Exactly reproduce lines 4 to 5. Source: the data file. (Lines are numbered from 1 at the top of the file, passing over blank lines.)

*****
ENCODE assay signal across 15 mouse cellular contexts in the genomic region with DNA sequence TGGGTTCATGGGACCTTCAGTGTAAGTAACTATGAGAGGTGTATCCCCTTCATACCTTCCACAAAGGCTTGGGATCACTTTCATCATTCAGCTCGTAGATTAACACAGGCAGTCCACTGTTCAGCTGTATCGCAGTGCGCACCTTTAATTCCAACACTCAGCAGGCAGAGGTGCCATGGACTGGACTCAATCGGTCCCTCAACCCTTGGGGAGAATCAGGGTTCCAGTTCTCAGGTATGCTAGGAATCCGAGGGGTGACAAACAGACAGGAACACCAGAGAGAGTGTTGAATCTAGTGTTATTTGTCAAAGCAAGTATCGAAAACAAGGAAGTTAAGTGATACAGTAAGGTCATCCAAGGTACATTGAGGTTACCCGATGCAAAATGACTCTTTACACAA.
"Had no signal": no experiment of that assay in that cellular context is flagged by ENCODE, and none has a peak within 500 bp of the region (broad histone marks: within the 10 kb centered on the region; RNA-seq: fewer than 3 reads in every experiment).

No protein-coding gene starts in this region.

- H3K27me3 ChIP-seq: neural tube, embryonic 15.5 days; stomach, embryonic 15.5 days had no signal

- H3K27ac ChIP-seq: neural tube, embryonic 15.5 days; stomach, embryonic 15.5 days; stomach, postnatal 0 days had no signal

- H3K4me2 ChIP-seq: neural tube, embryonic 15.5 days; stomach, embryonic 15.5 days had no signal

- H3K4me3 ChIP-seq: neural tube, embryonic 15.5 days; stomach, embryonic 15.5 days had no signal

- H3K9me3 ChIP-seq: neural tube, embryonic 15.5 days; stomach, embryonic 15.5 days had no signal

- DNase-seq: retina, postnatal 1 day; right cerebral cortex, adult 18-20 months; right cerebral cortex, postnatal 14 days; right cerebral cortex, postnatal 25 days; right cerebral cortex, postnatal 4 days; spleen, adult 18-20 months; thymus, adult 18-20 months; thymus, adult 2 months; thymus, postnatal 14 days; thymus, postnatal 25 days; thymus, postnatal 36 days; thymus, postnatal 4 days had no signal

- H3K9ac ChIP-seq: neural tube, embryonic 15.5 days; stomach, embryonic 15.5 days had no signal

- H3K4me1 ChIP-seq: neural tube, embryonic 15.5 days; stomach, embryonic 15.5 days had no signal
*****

- H3K27me3 ChIP-seq: neural tube, embryonic 15.5 days; stomach, embryonic 15.5 days had no signal

- H3K27ac ChIP-seq: neural tube, embryonic 15.5 days; stomach, embryonic 15.5 days; stomach, postnatal 0 days had no signal